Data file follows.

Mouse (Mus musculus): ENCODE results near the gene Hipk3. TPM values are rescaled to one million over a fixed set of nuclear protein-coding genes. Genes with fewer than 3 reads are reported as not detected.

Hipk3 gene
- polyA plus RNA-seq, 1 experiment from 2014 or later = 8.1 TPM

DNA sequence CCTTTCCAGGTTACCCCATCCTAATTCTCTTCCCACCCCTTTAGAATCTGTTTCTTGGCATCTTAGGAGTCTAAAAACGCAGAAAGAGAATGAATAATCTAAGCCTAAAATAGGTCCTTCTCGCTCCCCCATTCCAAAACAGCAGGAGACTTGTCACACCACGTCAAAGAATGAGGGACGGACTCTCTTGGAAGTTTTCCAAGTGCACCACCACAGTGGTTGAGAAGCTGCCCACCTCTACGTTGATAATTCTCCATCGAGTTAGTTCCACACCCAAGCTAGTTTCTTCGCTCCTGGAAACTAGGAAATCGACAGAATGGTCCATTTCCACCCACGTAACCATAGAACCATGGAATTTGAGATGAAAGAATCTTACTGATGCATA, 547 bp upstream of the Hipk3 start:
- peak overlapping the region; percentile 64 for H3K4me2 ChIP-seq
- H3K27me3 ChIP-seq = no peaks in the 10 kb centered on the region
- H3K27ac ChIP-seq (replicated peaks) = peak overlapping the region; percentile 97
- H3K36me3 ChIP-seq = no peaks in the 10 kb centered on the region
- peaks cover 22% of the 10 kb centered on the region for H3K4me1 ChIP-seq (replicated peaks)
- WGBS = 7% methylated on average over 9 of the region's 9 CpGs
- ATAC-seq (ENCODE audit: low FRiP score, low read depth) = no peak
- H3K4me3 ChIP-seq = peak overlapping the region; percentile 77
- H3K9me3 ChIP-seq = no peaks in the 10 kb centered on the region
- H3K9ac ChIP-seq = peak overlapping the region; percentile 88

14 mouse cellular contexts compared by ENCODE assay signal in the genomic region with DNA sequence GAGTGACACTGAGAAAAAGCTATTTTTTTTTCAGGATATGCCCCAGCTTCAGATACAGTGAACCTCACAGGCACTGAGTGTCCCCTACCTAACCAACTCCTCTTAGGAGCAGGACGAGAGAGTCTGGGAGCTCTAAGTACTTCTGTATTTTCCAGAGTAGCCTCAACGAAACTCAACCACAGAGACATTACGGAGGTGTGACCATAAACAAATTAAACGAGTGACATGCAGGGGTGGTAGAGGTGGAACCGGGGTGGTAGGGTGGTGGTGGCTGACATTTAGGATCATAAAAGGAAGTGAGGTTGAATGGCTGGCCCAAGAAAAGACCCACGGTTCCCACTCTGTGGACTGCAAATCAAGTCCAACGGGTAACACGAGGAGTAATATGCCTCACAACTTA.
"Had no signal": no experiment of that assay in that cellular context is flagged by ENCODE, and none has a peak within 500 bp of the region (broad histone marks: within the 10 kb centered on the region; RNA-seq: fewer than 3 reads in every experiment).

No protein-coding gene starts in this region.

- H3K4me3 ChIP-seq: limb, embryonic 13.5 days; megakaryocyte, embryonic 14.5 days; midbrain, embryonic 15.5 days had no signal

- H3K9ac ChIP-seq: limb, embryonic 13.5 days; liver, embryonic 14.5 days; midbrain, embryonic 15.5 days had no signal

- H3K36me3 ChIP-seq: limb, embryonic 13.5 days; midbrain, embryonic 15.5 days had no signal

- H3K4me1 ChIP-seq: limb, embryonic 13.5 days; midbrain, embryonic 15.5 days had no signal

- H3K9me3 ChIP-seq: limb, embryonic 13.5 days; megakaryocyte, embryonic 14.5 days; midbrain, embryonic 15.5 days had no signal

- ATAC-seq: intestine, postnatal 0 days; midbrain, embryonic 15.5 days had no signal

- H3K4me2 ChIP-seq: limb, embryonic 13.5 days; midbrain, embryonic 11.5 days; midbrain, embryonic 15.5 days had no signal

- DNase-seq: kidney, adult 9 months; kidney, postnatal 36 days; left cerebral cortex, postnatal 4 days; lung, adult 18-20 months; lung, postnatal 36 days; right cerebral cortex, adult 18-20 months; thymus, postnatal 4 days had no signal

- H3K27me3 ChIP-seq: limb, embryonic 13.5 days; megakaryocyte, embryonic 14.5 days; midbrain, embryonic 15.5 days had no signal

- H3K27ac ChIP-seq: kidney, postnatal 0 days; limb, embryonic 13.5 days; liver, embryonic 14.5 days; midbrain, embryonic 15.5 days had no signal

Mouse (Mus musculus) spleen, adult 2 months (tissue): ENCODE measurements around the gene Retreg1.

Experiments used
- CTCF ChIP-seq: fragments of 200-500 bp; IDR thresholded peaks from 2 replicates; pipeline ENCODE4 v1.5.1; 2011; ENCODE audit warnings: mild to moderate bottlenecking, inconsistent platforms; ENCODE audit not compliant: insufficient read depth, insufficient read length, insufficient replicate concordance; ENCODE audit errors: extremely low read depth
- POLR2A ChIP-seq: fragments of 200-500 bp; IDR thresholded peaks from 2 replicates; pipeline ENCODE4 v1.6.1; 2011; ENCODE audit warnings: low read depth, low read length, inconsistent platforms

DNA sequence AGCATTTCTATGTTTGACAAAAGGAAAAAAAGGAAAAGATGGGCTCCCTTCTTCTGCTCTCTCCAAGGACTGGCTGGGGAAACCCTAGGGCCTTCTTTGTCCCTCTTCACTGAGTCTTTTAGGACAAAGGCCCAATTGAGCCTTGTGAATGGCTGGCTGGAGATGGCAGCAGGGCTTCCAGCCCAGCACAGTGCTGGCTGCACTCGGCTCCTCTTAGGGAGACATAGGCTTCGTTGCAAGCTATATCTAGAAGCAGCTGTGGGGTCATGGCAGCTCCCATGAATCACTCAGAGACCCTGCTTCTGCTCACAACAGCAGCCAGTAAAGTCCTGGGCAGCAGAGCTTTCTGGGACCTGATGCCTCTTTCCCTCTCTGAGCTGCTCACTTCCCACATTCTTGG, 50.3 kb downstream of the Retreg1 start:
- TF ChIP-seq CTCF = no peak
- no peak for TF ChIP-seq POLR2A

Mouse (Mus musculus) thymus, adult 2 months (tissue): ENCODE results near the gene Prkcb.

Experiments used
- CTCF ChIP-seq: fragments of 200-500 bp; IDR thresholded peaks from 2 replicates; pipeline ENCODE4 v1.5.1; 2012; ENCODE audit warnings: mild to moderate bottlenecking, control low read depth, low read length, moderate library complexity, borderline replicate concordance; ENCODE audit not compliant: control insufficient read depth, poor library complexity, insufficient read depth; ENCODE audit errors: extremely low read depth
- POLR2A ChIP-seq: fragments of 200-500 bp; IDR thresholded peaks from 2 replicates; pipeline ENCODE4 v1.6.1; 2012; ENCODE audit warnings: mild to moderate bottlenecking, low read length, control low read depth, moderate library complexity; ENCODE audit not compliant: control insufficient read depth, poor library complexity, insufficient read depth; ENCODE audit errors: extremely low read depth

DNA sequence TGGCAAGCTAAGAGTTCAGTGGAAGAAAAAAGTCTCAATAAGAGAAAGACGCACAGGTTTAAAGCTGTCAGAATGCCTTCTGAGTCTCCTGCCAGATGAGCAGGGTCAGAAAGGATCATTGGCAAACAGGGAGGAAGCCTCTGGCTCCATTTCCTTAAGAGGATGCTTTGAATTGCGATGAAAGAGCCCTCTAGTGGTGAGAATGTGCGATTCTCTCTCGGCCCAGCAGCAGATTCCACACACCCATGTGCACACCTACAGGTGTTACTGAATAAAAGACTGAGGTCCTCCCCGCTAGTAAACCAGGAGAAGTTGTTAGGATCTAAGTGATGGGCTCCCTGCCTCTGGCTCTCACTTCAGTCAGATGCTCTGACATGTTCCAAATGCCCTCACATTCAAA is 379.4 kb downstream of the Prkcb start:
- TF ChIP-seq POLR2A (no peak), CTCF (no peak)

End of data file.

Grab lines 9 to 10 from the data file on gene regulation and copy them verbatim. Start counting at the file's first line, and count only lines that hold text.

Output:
- peaks cover 22% of the 10 kb centered on the region for H3K4me1 ChIP-seq (replicated peaks)
- WGBS = 7% methylated on average over 9 of the region's 9 CpGs